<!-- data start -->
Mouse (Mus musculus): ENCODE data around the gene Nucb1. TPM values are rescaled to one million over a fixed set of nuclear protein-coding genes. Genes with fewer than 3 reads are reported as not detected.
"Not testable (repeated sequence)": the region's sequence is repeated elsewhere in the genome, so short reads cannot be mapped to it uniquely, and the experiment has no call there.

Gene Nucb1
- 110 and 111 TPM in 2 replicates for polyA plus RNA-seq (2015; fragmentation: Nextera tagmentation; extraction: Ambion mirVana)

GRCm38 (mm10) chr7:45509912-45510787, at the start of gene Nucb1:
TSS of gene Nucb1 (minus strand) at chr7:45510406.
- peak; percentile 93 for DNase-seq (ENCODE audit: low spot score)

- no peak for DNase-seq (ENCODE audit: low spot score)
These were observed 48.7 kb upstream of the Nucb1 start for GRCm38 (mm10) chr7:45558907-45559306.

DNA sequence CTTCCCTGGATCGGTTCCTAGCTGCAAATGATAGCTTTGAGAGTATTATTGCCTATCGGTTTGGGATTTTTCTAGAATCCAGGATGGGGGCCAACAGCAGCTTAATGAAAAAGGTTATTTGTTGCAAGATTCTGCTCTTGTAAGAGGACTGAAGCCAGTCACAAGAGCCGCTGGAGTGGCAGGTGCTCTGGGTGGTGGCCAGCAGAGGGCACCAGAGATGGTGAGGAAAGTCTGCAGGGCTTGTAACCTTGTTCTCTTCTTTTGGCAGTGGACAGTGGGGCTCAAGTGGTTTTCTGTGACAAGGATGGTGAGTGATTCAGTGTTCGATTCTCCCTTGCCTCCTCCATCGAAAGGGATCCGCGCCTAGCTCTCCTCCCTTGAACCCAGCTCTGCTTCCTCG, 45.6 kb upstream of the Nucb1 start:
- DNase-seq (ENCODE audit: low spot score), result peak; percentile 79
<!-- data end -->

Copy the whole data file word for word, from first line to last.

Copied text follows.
Mouse (Mus musculus): ENCODE data around the gene Nucb1. TPM values are rescaled to one million over a fixed set of nuclear protein-coding genes. Genes with fewer than 3 reads are reported as not detected.
"Not testable (repeated sequence)": the region's sequence is repeated elsewhere in the genome, so short reads cannot be mapped to it uniquely, and the experiment has no call there.

Gene Nucb1
- 110 and 111 TPM in 2 replicates for polyA plus RNA-seq (2015; fragmentation: Nextera tagmentation; extraction: Ambion mirVana)

GRCm38 (mm10) chr7:45509912-45510787, at the start of gene Nucb1:
TSS of gene Nucb1 (minus strand) at chr7:45510406.
- peak; percentile 93 for DNase-seq (ENCODE audit: low spot score)

- no peak for DNase-seq (ENCODE audit: low spot score)
These were observed 48.7 kb upstream of the Nucb1 start for GRCm38 (mm10) chr7:45558907-45559306.

DNA sequence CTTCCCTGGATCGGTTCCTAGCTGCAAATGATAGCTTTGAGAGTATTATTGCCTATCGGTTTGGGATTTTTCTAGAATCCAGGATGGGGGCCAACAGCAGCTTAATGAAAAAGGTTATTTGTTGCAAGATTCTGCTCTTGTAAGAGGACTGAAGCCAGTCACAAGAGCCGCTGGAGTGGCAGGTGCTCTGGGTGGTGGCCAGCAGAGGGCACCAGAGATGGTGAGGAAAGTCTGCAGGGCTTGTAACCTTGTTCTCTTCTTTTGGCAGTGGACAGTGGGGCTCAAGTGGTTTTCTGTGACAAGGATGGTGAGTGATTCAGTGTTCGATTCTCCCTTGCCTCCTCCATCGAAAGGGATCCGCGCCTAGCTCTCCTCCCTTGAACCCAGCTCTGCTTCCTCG, 45.6 kb upstream of the Nucb1 start:
- DNase-seq (ENCODE audit: low spot score), result peak; percentile 79